These are trivialities, revealing though they are, and perhaps I make too much of them. The evolutionary origins of consciousness are indeed distant and obscure, and perhaps so trite a thought does need this kind of dressing to make it palatable: ‘refracted rearwards along the course of evolution, consciousness displays itself qualitatively as a spectrum of shifting hints whose lower terms are lost in the night’ (the roman type is mine). What is much more serious is the fact that Teilhard habitually and systematically cheats with words. his work, he has assured us, is to be read, not as a metaphysical system, but ‘purely and simply as a scientific treatise’ executed with ‘remorseless’ or ‘inescapable’ logic; yet he uses in metaphor words like energy, tension, force, impetus and dimension as if they retained the weight and thrust of their specific scientific usages. Consciousness, for example, is a matter upon which Teilhard has been said to have illuminating views. For the most part consciousness is treated as a manifestation of energy, though this does not help us very much because the word ‘energy’ is itself debauched; but elsewhere we learn that consciousness is a dimension, or is something with mass, or is something corpuscular and particulate which can exist in various degrees of concentration, being sometimes infinitely diffuse. In his lay capacity, Teilhard, a naturalist, practised a comparatively humble and unexacting kind of science, but he must have known better than to play such tricks as these. On page 60 we read:

The simplest form of protoplasm is already a substance of unheard-of complexity. This complexity increases in geometrical progression as pass from the protozoon higher and higher up the scale of the metazoa. And so it is for the whole of the remainder everywhere and always.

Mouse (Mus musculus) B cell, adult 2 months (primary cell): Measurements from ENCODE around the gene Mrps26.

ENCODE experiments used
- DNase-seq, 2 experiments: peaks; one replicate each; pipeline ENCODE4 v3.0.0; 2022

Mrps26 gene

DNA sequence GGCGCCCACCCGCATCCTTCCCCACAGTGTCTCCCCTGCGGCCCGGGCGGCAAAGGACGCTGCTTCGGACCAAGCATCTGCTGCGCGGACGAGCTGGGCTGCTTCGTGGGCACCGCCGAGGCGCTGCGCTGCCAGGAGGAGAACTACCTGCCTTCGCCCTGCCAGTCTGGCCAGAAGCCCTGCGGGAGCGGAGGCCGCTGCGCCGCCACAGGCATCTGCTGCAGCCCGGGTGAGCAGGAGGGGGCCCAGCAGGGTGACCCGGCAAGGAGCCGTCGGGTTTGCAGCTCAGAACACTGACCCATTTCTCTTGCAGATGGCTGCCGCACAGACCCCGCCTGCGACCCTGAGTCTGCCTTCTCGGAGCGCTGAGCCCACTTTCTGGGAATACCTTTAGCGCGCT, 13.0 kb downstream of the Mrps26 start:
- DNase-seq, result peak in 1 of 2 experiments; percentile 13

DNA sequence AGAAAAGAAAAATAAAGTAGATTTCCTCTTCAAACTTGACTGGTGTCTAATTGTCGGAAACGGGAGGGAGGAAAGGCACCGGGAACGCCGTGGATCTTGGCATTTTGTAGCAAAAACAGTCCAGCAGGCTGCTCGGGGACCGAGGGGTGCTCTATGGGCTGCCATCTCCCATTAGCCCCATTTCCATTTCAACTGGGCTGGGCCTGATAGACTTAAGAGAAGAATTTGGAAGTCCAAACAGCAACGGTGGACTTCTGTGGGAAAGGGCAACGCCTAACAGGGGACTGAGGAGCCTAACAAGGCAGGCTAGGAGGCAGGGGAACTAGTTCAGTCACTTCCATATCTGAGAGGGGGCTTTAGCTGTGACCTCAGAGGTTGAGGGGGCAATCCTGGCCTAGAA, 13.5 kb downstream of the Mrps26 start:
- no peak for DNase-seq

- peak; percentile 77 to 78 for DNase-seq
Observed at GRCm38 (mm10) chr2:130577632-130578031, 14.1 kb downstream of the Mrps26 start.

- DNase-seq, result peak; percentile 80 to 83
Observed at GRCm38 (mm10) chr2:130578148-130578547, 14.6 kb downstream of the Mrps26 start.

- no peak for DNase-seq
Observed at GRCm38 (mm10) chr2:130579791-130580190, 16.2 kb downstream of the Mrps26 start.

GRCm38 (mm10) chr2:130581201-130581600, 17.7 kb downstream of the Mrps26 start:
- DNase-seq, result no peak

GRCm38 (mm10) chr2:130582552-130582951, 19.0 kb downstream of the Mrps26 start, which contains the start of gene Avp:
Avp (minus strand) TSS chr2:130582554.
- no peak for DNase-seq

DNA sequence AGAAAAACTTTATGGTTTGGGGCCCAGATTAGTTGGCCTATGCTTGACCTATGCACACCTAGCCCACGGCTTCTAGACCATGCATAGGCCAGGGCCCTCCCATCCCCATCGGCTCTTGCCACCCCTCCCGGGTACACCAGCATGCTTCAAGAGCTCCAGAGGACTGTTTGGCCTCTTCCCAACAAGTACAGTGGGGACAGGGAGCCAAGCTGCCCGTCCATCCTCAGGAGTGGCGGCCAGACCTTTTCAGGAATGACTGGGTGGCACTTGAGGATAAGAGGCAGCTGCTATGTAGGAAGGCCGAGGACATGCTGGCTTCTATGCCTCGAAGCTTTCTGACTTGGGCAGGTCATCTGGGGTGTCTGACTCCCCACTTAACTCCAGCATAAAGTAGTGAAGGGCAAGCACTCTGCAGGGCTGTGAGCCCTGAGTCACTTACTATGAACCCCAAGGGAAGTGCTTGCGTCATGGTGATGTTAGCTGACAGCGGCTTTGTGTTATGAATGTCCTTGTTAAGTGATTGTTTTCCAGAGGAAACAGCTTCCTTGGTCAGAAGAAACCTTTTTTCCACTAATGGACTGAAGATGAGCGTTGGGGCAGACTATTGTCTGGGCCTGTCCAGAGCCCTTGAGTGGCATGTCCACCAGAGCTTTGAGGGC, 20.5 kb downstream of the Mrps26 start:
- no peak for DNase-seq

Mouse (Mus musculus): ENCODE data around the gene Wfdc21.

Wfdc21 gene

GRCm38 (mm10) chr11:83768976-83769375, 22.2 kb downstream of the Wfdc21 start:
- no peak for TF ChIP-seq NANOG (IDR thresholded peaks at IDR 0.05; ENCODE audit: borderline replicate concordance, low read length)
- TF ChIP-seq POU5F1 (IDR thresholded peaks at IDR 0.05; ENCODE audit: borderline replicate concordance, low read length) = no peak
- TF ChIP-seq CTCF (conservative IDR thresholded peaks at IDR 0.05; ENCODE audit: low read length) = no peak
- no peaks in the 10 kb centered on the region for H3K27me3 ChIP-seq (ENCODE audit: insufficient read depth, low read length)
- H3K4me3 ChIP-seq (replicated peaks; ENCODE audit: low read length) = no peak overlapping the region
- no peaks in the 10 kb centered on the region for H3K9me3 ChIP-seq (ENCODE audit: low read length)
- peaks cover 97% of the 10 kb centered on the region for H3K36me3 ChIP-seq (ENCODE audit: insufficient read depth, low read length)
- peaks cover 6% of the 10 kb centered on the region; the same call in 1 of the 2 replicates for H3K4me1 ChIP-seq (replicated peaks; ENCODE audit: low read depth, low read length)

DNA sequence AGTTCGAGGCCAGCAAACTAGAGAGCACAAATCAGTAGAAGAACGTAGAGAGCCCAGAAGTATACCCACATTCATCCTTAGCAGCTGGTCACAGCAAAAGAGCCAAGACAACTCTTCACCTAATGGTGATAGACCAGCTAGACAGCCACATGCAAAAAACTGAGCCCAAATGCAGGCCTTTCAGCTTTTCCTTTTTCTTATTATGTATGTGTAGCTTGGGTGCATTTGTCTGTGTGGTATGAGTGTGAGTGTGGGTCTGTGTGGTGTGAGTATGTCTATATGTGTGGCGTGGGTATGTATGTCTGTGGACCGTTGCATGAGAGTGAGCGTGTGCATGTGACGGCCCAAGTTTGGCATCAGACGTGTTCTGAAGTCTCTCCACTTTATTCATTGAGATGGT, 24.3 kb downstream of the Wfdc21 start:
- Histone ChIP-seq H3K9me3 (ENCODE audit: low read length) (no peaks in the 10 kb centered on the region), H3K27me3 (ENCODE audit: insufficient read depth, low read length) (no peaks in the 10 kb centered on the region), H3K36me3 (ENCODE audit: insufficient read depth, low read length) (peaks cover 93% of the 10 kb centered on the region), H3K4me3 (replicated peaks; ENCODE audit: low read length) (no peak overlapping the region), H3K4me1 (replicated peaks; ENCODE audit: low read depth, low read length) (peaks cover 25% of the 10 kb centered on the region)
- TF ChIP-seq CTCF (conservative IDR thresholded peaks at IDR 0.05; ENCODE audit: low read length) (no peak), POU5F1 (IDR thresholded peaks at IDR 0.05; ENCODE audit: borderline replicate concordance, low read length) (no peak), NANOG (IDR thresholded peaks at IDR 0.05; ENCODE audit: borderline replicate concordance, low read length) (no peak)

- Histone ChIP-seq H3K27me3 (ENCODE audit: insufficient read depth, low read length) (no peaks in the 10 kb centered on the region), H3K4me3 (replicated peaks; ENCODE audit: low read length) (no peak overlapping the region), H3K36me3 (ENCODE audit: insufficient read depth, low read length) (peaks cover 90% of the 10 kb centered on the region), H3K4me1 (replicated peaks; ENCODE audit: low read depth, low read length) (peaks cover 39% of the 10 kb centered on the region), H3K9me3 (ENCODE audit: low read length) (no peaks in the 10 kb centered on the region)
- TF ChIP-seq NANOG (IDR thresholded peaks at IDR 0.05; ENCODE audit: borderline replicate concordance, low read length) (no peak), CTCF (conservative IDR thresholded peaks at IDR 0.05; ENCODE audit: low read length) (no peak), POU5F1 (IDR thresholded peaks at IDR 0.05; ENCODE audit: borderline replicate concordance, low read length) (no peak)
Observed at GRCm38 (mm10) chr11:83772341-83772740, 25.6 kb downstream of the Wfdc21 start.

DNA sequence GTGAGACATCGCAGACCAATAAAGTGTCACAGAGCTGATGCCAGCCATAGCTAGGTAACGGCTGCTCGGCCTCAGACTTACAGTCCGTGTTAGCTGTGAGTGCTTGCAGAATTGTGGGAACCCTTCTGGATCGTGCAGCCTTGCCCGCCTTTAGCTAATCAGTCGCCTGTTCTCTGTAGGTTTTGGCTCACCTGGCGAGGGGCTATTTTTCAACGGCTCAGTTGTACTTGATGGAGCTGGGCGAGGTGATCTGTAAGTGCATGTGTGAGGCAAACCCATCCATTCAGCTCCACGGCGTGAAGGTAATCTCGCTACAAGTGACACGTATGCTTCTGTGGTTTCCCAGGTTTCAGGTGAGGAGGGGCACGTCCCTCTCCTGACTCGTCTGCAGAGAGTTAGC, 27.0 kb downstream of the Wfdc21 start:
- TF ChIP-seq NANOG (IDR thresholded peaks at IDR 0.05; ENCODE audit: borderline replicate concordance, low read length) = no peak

Later we are told that the ‘nascent cellular world shows itself to be already infinitely complex’. This seems to leave little room for improvement. In any event complexity (a subject on which Teilhard has a great deal to say) is not measurable in those scalar quantities to which the concept of geometrical progression applies.

In spite of all the obstacles that Teilhard perhaps wisely puts in our way, it is possible to discern a train of thought in The Phenomenon of Man. It is founded upon the belief that the fundamental process or motion in the entire universe is evolution, and evolution is ‘a general condition to which all theories, all hypotheses, all systems must bow … a light illuminating all facts, a curve that all lines must follow’. This being so, it follows that ‘nothing could ever burst forth as final across the different thresholds successively traversed by evolution … which has not already existed in an obscure and primordial way’ (again my romans). Nothing is wholly new: there is always some primordium or rudiment or archetype of whatever exists or has existed. Love, for example — ‘that is to say, the affinity of being with being’ — is to be found in some form throughout the organic world, and even at a ‘prodigiously rudimentary level’, for if there were no such affinity between atoms when they unite into molecules it would be ‘physically impossible for love to appear higher up, with us, in “hominized” form’. But above all, consciousness is not new, for this would contradict the evolutionary axiom; on the contrary, we are ‘logically forced to assume the existence in rudimentary form … of some sort of psyche in every corpuscle’, even in molecules; ‘by the very fact of the individualization of our planet, a certain mass of elementary consciousness was originally imprisoned in the matter of earth’.